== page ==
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Summer Reading: Perspectives On The Pandemic
Many lessons from Spanish Flu are still relevant today.
I was able to finish three books during a recent week off. That’s very good for me; I am normally a more ponderous reader.
I usually pick titles that have nothing to do with economics, a subject which occupies plenty of attention when I am working. This summer’s selection included "Eat a Peach," the candid and revealing autobiography from the chef David Chang; "Talking to Strangers," the latest work from Malcolm Gladwell, and "The Great Influenza," a history of the Spanish Flu outbreak of 1918-20.
While not a book about economics, the latter tome offers important insights that are relevant to today’s outlook. Among them:
- Pandemics rarely stand still. Mutations can arise that give the outbreak new energy and complicate public health responses. As if on cue, the Delta variant of COVID-19 was gaining strength as I made my way through the book.
Fortunately, viral mutations can often be more benign. The Spanish Flu eventually weakened, and the accumulated antibodies of survivors prevented it from spreading. With any luck, that will be the case this time around.
- The strong desire of governments to preserve commerce was a factor then, and now. Options for remote work and remote purchasing were essentially nonexistent 100 years ago, and shutting factories down would have impaired the war effort. Finding the right balance between safeguarding the population and safeguarding the economy was as difficult then as it is now.
- Controversy over communications during medical emergencies is nothing new. The United States was mobilizing for World War I as the Spanish Flu took root, and continued its preparations even though training camps and troop transit were spreading infection.
Governments often become more active managers of messages during national crises, and the propaganda machine was in full swing in 1918. Absence of information and misinformation allowed the virus to spread more rapidly, at a terrible human cost. In one unfortunate episode, the mayor of Philadelphia declined to cancel a War Bond parade amidst the outbreak in his city.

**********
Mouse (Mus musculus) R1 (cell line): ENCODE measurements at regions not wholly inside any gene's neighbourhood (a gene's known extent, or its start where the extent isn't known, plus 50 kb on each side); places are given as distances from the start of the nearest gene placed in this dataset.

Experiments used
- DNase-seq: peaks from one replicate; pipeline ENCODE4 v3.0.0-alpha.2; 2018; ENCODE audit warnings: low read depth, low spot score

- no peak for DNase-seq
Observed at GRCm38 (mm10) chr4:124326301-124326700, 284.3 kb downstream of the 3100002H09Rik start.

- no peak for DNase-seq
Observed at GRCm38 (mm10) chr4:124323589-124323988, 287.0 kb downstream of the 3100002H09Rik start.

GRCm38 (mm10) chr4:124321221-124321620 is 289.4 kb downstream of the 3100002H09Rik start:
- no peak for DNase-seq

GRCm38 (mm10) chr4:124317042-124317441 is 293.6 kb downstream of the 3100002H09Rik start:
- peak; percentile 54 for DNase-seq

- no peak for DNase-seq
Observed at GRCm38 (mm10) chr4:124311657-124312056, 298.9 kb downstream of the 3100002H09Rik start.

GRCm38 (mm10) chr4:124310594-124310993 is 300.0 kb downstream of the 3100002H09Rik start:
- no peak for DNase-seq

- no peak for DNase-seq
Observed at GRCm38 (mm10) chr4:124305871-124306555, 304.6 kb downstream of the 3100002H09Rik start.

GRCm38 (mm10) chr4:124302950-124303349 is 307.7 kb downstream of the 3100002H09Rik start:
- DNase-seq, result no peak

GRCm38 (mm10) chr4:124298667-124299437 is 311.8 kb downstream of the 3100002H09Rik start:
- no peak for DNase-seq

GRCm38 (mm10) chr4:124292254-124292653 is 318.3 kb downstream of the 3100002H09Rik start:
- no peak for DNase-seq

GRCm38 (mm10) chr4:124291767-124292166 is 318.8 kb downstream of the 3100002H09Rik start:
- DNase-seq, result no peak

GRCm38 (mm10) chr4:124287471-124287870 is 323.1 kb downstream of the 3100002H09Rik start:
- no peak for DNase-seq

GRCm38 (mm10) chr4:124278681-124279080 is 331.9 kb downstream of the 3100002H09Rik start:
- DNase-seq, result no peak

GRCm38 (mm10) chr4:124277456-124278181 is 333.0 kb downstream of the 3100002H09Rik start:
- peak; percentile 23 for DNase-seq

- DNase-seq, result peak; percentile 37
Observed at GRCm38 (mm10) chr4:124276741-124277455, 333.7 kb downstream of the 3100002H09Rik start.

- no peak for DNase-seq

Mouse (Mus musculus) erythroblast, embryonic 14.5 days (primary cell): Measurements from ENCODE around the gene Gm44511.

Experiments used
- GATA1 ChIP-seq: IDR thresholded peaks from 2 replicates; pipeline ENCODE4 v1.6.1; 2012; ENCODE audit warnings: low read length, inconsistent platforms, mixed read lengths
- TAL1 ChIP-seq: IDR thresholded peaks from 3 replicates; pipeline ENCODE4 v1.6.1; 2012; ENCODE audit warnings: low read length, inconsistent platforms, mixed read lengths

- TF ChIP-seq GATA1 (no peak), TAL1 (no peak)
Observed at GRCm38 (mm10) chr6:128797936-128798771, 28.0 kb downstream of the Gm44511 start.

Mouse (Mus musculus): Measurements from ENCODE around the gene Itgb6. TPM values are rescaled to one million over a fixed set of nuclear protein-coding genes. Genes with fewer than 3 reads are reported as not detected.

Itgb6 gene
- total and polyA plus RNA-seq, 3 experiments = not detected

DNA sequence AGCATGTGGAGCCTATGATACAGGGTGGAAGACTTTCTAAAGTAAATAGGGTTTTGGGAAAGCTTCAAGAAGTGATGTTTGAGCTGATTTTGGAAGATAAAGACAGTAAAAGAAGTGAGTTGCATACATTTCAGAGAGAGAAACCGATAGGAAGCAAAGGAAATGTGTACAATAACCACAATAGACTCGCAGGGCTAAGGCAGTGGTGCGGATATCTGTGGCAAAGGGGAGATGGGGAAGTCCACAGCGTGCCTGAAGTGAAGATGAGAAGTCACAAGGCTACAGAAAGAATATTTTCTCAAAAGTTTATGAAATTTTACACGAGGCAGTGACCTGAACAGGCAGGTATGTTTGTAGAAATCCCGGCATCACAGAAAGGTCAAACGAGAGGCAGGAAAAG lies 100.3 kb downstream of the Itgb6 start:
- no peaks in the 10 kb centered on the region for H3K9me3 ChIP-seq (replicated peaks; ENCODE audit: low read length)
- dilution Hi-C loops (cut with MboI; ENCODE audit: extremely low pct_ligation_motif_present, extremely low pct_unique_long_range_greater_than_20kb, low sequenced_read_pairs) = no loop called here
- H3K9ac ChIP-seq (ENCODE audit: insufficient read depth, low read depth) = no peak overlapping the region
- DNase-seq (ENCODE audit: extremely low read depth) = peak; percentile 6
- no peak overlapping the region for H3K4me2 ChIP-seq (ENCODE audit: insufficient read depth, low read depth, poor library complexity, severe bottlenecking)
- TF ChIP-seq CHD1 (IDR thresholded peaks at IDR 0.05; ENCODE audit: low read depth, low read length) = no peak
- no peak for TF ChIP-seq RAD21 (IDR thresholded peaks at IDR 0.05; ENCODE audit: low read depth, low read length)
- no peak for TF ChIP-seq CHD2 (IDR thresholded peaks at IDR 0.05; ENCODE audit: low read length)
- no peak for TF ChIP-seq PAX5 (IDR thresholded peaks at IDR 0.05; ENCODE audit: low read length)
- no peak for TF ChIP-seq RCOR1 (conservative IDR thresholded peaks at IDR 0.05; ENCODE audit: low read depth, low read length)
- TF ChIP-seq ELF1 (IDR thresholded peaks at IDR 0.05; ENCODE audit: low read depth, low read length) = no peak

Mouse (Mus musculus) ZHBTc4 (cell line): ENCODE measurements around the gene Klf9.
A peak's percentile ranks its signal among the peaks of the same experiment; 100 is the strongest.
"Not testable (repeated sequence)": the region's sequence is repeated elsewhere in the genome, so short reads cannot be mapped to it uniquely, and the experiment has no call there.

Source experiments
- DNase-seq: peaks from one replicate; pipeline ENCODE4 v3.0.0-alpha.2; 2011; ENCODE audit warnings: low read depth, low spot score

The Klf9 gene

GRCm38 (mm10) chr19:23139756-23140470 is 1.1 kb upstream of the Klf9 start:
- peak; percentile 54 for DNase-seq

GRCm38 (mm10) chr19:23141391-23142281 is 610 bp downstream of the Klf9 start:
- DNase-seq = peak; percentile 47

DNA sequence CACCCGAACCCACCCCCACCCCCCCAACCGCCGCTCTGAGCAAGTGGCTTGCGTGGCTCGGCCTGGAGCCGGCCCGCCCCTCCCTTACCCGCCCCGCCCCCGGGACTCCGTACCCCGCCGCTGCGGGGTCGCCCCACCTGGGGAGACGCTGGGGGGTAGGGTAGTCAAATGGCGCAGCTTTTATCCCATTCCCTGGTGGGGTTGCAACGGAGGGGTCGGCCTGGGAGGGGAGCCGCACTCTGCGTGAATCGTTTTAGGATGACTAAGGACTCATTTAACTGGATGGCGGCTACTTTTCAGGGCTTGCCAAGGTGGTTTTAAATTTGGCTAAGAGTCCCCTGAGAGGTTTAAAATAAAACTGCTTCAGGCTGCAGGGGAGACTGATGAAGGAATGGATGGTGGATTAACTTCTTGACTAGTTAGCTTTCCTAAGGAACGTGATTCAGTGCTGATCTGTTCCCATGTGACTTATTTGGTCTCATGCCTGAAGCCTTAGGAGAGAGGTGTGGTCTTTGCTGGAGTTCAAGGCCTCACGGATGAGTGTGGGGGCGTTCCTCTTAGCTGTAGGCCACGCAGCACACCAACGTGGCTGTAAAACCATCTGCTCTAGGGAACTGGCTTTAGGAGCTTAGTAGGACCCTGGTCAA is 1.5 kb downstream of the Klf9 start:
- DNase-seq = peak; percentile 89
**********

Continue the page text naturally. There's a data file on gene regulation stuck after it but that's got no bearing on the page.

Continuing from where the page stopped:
In the present day, the inability of governments around the world to share data and collaborate on scientific and public health measures has hindered the global response to COVID-19. Coordination on vaccination research and public health measures could have helped to check the pandemic, saving lives and limiting economic impact.
- Controversy over science is nothing new. The late 19th century was filled with quackery and magic elixirs, which led to distrust of medicine. Some still thought that diseases were caused by ill winds that spread through populations, and doctors did not require very rigorous training to begin practicing.
By 1918, however, science had transformed medicine. The germ theory had been established, and the use of the laboratory to identify pathogens and design vaccines was in the ascendance. Medical schools had been substantially upgraded. Nonetheless, the public was still skeptical of the medical profession when the Spanish flu came around; failure to embrace public health messages prolonged that pandemic.
- The Spanish flu took a substantial toll on the economy…but equities rallied as fundamental indicators declined. Then, as now, investors tended to look a long way forward and markets proved to be a leading indicator of what became the roaring ‘20s.
Markets performed well during the 1918 pandemic, as they have during COVID-19.
Of course, we all know how the roaring ‘20s ended. Hopefully, we can learn from history and avoid a similar fate in the 2020s.
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